Frederic Chopin propelled the Romantic Era to its fullest heights. Even though his music is some of the most technically demanding ever written for the piano, he is known more for his nuance, his expressive depth and his ability to conjure up the melody of the human voice from the instrument’s keys. For this sublime blend of skill and artistry, he has been called the Poet of the Piano.
Robert Schumann described Chopin’s music as a “cannon buried in flowers,” and in reviewing his musical contemporary in 1831 proclaimed, “Hats off, gentlemen, a genius!” This appreciation has born the test of time; today even the most musically challenged can often recognize the distinct melody of a Chopin composition.
The composer was born in 1810 in the village of Zelazowa Wola, not far from Warsaw. His family was not well off, but they had a strong appreciation for music. Chopin’s mother could hold her own on the piano, and his father played haunting melodies on the violin and flute. Their son’s gift was there from the start; as a baby, Chopin is said to have been moved to tears by his mother’s singing.
Chopin started playing piano at age 5 under the tutelage of his sister, Ludwika, and was a dedicated student. He even slept with wine corks between his fingers because he was told it might help him achieve a wider span on the piano. By the age of 7, he played his first public concert, for a Russian prince. News of the child prodigy spread quickly; his first compositions were published in a Warsaw newspaper, and he was famous outside Poland by the time he was 15.
Chopin’s first teacher was a man named Wojciech Zywny. Later he studied under Josef Elsner, at the Warsaw Conservatory of Music. Elsner introduced Chopin to the classics: John Field’s nocturnes, Bach’s preludes and fugues, and the works of Clementi, Mozart and Beethoven. But Elsner also recognized Chopin’s unique talents and encouraged the young composer to explore his creative sensibilities rather than forcing him to conform to established piano techniques.
At 20, Chopin left Warsaw to perform across Europe. He fell in love with Paris and decided to settle there when Warsaw fell to the Russians in 1831. Though Chopin never returned to his war-torn homeland, patriotic melodies crept into some of his compositions, and many reflect the early influence of Polish folk music.
He wrote almost exclusively for the piano and drew inspiration from the Irish compositions of Field and, most remarkably, from the operas of Vincenzo Bellini. Chopin infused his music with lyricism and traces of Bellini’s bel canto style.
The young composer quickly captivated a circle of Paris’s elite. He chose the city’s smaller salons over the grand concert halls, and he made a living in part by teaching piano to children of the rich.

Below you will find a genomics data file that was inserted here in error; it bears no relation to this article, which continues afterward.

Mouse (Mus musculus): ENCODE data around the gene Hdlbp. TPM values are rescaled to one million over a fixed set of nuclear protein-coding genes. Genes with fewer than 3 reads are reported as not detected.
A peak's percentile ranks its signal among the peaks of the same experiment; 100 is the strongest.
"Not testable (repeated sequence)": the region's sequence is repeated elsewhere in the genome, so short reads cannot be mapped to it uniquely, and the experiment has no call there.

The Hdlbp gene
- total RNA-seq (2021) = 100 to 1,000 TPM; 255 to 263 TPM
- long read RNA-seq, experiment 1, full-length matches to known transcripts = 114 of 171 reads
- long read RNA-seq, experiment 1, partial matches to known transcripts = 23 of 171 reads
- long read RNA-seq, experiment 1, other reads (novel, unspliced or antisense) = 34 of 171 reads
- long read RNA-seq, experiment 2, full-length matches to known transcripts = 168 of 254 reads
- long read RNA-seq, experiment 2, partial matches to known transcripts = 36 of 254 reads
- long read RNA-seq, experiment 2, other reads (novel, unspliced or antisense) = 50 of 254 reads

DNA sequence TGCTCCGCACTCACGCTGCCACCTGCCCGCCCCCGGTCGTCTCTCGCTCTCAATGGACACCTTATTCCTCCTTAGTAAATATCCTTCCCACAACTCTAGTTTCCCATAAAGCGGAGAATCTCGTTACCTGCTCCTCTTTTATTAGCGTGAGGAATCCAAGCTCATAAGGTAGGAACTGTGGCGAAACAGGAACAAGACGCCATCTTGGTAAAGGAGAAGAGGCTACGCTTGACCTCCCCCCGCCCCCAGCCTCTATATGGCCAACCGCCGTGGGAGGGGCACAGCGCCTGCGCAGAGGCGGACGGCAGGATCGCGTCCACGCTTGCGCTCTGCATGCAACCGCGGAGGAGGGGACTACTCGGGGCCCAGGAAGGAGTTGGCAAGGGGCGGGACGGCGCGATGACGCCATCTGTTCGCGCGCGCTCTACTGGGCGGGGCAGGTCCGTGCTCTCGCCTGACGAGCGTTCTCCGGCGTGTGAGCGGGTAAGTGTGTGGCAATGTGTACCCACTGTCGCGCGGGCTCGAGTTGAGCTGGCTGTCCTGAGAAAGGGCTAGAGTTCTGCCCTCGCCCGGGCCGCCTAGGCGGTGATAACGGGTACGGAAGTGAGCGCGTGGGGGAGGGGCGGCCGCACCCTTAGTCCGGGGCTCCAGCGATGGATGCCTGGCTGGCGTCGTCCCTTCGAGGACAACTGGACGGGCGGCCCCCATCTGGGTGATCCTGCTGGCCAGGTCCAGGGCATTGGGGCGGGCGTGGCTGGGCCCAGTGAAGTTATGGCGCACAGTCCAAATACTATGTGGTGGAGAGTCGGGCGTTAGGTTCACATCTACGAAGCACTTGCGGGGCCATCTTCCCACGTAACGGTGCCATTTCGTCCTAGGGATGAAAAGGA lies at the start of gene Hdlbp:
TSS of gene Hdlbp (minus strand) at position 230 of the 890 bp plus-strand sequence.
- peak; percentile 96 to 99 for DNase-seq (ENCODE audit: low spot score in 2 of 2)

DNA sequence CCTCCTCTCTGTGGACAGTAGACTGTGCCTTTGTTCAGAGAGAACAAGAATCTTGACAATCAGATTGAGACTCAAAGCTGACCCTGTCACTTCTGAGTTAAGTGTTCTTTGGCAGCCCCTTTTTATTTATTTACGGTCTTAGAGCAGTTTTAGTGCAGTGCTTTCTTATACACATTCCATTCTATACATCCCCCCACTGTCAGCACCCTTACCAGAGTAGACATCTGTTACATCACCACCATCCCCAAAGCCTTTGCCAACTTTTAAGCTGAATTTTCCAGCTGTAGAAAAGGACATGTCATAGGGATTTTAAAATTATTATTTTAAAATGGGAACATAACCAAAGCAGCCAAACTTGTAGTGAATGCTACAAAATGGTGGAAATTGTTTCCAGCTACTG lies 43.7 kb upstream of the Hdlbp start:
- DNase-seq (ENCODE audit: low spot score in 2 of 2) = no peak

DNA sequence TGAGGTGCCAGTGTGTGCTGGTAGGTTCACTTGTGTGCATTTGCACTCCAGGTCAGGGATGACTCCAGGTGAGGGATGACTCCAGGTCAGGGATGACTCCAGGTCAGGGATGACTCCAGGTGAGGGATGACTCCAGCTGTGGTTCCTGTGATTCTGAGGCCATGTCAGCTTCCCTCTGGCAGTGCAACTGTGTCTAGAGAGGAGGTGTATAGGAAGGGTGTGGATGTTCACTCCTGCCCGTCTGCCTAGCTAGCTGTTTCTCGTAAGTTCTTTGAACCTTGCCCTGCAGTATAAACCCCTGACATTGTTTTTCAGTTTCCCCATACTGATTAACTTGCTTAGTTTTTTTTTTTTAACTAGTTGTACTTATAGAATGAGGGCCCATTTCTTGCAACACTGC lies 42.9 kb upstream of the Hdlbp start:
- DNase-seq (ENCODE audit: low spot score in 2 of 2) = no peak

In 1837, at the age of 27, Chopin fell in love with Aurore Dudevant, the French novelist who wrote under the pseudonym George Sand. Dudevant was a fiery intellectual who had fled an unhappy marriage, and her novels made her a celebrity in the name of women’s freedom and sensuality. The two artists had a stormy relationship, and Chopin’s star power kept the newspapers filled with gossip about their life.
“He would lock himself up in his room for whole days, weeping, pacing back and forth, breaking his pens, repeating or changing one bar a hundred times, writing and erasing as many times, and beginning again the next day with an infinite and desperate perseverance,” wrote Dudevant of her lover. “He sometimes spent six weeks on one page, only in the end to write it exactly as he had sketched at the first draft.”
The two lived together for nine years. Their illustrious friends -- Hugo, Balzac, Liszt, Berlioz, Schumann, Dumas and Delacroix, among others -- shared their artistic and intellectual intensity.
In 1838, Chopin became ill with tuberculosis. Dudevant cared for him in Paris and at her estate in central France. Despite his health, Chopin was musically productive, perhaps in bittersweet appreciation of his fleeting life. He continued to work through his fevers and poured the pain of illness and war into his music.
“After playing Chopin,” said Oscar Wilde in 1891, “I feel as if I had been weeping over sins that I had never committed and mourning over tragedies that were not my own.”
By 1847, Chopin’s relationship with Dudevant had frayed irreparably. Chopin, said to be heartbroken by the breakup, became too sick to work. He died suddenly on October 17, 1849, at the age of 39. Dudevant was scorned after his death, said to have been responsible for a “black love” that eventually killed him.
Chopin’s body was buried at the famous Père-Lachaise cemetery in Paris. Legend has it that not a day goes by without fresh flowers being placed on his grave. And although his body remained in Paris, at Chopin’s own request -- and in testament to the musician’s unwavering loyalty to his homeland -- his heart was dispatched to Poland. It is sealed in a pillar in the Church of the Holy Cross in Warsaw. It also lives on in spirit, palpably present in the hundreds of compositions Chopin left to the world.
Sources: Chopin Society; Piano Society; Infoplease; Chopin Foundation; Wikipedia (a free-content encyclopedia that it is written collaboratively by people from around the world).